Writing Contemporary Worship Music: A Webinar


You’ve got a problem.  You feel the Lord calling you to a career as a chart-topping, face-shredding rock star, but you feel guilty about the sex, drugs, and sex that inevitably accompany super stardom.  Your solution?  Become a worship leader!  Get the groupies, the Facebook fanpages, and the all-you-can-drink booze buffets you’ve always wanted while keeping your conscience squeaky clean!

Now, before you run off to Colorado Springs and start a band, I should tell you, it takes more than non-threatening good looks and a severely inflated ego to become the mouthpiece of the church.  You need a catchy ditty that people of all ages will relate to without fully understanding.  Sounds daunting right?  Wrong.  Thanks to advances in modern science, we’ve simplified effective worship song writing into a single, can’t miss formula.  Just follow the template below and people will be saying “Dave Crowder who?” by this time next month.

First you want to state who your song is addressed to.


To avoid confusion, you will then want to distinguish this Jesus from the one who mows your lawn.

Sovereign Lord of all creation.

Perfect.  Next, let everyone know how cool you think Jesus is with a disjointed list of laudatory adjectives.

Holy, Incredible, Awesome, Invincible, Phantasmagorical!

Having established the high regard you have for the second member of the Trinity, you will next want to describe the extravagant lengths you go to to demonstrate your love.

Falling before you / forever adore you / always want more of you / doing my chores for you / making some s’mores for you.

Then comes the pre-chorus.  This is an integral part of your song wherein you ratchet up the emotional fervor until it reaches critical mass just as the chorus begins.  Use this time to describe the many-faceted complexity of your relationship with the Savior.

I love you / you love me / we’re best friends as friends as can be (repeat 4x).

By the fourth repetition, the instrumental accompaniment should have reached a crescendo loud enough to drown out the vocalists, though they are now shouting at the top of their lungs.  In this frenzied state you will transition into the chorus.

Regardless of your song’s message, the chorus should always follow the same format: repeated shouts of adoration intermingled with requests that those in attendance join you in singing.  If you have trouble coming up with the right words, feel free to borrow liberally from other musicians.

Jesus, you’re so hiiiiiigh, high above me / you’re so lovely! / Sing it with me! / You’re so hiiiiigh, high above me / you’re so lovely.

After the chorus, the assembled worshippers will likely need a breather and a sweat rag.  Those who have been slain in the spirit will probably need medical attention.  As the puppet master of this whole scene, it is considered good form to bring things down a notch for the second verse.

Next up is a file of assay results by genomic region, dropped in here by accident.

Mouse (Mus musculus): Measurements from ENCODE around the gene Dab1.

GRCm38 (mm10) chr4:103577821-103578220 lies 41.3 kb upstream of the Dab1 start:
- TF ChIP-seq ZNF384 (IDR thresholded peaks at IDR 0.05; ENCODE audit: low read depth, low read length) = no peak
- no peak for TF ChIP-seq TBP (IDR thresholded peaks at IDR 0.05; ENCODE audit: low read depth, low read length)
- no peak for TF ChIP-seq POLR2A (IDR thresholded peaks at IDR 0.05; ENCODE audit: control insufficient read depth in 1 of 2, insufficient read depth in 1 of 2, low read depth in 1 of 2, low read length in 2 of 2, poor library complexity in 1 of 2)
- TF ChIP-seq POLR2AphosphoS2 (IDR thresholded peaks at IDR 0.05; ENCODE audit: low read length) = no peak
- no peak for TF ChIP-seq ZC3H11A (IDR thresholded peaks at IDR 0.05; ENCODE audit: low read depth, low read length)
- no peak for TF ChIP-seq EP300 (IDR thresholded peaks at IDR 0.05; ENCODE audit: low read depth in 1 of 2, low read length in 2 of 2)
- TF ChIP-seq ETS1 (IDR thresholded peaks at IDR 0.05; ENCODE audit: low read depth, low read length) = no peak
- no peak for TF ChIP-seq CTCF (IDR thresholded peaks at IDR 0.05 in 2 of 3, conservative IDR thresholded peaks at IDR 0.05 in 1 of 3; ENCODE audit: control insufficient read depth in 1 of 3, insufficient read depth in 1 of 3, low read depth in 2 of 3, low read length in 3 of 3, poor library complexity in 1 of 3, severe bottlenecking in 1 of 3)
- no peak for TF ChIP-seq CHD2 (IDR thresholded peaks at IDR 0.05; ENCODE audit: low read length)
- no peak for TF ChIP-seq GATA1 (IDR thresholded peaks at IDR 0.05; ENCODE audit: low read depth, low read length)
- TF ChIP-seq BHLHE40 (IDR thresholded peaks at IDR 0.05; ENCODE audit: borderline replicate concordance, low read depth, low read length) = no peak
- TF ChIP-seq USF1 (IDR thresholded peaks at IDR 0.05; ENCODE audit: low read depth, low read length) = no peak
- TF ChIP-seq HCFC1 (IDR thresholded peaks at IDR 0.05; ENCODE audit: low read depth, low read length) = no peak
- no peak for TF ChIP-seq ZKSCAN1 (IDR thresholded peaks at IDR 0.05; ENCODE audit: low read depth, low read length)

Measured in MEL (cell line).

In the interest of time and efficiency, feel free to copy and paste the lyrics from the first verse into the second one.  If you feel you must, it is acceptable to modify the list of adjectives from line three.  While some consider this to be extravagant and needlessly showy, it is a great way to keep your disciples on their toes.

Insurmountable, indestructible, unassailable, super-fantastical!

The second verse is, of course, followed again by the pre-chorus and the chorus.

After the second chorus, you will want to give the hand raisers and ribbon dancers a brief respite before the home stretch.  A “bridge” is a popular way to do this without letting their heart rates or endorphins return to normal levels.  The bridge is an important interlude, often accompanied by a key change, which serves to connect the second chorus to the third without subjecting the performer to the artistic degradation of a third verse.

Again, feel free to borrow lyrics from chick flicks, romance novels, or Seventeen Magazine.

You are the one, the only one for me. / Together forever, with you I’m free. / Nobody else makes me feel like you do. / Together forever, too good to be true.

Following the bridge, the chorus should be repeated 12-15 times.  Apply fog machines and laser lights as needed, and close the whole thing out with some sort of explosion and/or stage dive.

And there you have it.   Get some hair gel, buy a few graphic T’s, master the G-C-D chord progression, and prepare yourself for your new life as the second incarnation of worship-rock god, Chris Tomlin.

See you at Passion 2010.

, , , , , , ,

No comments yet.

Leave a Reply